4. I wish I had stayed in touch with my friends.
Often they would not truly realise the full benefits of old friends until their dying weeks and it was not always possible to track them down. Many had become so caught up in their own lives that they had let golden friendships slip by over the years. There were many deep regrets about not giving friendships the time and effort that they deserved. Everyone misses their friends when they are dying.

(There are friends and family that I may never hear from again. And that breaks my heart. But it is not because I have not reached out. Never again. I have lost too too many dear friends in life to not value each and every one I have now.)

(Life is too dangerously short. And once they are gone, or I am gone, it is too late. I cannot let others stop me from being friends with those I choose. I am not a child or a teenager to be manipulated any more.)

(If there are friends or family who never contact me again before I or they die, it is because … from fear or anger or hatred or whatever … they have chosen it. Not me. For me the door is always open.)

 5. I wish that I had let myself be happier.
This is a surprisingly common one. Many did not realise until the end that happiness is a choice. They had stayed stuck in old patterns and habits. The so-called ‘comfort’ of familiarity overflowed into their emotions, as well as their physical lives. Fear of change had them pretending to others, and to their selves, that they were content. When deep within, they longed to laugh properly and have silliness in their life again. When you are on your deathbed, what others think of you is a long way from your mind. How wonderful to be able to let go and smile again, long before you are dying.

(Happiness is a choice. By staying stuck in my old patterns and habits I have many times chosen by omission to be unhappy. To not make the living changes I needed to make. To stay in unfulfilling and dead relationships. Because I did not want to hurt the other person. Because I worried what others would say or think. Because I was too lazy to make the effort.)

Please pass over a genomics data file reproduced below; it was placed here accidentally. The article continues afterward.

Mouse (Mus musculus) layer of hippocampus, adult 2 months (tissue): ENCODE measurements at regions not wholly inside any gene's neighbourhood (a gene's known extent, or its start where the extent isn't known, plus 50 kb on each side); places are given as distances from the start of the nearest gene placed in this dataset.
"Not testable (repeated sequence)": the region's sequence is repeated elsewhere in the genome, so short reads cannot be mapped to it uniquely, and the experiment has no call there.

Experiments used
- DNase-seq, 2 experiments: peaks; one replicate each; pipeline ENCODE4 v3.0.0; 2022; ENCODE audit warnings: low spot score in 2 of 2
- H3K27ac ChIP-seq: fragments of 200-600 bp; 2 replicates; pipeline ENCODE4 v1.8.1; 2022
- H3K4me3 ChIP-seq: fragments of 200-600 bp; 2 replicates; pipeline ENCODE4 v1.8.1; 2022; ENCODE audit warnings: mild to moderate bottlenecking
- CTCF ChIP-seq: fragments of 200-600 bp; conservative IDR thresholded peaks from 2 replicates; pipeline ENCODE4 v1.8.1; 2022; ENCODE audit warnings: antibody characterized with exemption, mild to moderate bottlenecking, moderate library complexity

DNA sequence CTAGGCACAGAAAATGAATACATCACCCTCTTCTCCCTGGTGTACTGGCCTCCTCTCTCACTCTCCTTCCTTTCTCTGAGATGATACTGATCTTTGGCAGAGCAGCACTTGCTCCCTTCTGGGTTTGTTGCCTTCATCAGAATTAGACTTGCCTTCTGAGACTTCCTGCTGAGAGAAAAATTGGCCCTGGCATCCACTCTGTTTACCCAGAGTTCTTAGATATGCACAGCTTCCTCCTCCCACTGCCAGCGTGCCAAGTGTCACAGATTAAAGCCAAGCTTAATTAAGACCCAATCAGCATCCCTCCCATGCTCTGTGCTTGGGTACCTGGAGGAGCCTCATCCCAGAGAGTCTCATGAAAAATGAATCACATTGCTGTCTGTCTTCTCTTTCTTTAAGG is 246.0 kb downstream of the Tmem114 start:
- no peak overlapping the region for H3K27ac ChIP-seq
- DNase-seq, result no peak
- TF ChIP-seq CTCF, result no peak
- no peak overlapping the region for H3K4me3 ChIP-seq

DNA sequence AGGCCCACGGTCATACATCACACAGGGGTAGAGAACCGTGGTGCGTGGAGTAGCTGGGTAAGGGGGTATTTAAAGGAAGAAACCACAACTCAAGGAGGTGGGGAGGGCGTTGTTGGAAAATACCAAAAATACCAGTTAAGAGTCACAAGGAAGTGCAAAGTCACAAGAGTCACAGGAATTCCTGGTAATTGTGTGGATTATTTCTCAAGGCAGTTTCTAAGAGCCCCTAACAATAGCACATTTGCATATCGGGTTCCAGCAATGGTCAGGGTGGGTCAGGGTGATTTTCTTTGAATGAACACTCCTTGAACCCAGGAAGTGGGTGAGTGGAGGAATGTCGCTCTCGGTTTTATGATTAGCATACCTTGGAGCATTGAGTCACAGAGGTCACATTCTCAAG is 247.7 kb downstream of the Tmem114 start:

(I preferred to pretend that I was content … and try desperately to convince myself and others that was the case … rather than choose something that was better for myself. I considered that kind of self loving choice to be selfish. It is the way I was raised.)

(I pretended to myself and others that it was not that bad. That it was better than it was. And that it was good enough. And that it was something that it most surely was not. I pretended to be content, because I wanted to be content. And I was afraid to lose what I did have to risk being happier. Because what if I wasn’t happier? Fear. Nothing but fear.)

(My own Fear of Change has caused me to stay living where I live instead of trusting that there would be something better if I took that Leap of Faith. I have pretended to others, and more damagingly to myself, that I was content. When I was not. And I knew in my heart that I was not. But I was afraid to make that change.)

(I longed to “have silliness and laugh properly” in my life. To be honest, although I never discuss the heartbreak that brought me to doing this blog in the first place, I will share this. In that relationship I had the laughter, the happiness and the silliness that I have craved my whole life. But because of some things that happened after it was over … which shook me to my core … I have let Fear and Doubt stop me from acting to get that kind of happiness and laughter again. Have I had Happiness? yes. Laughter? yes. Silliness? certainly. But not like that.)

There is a bit more to her article. But this is the basics.

I made a choice on June 24, 2012 to be happier. And to write about it. Here. To not come to die … only to discover that I had not lived.

But you know, it never hurts to make that choice again.


Death (Photo credit: tanakawho)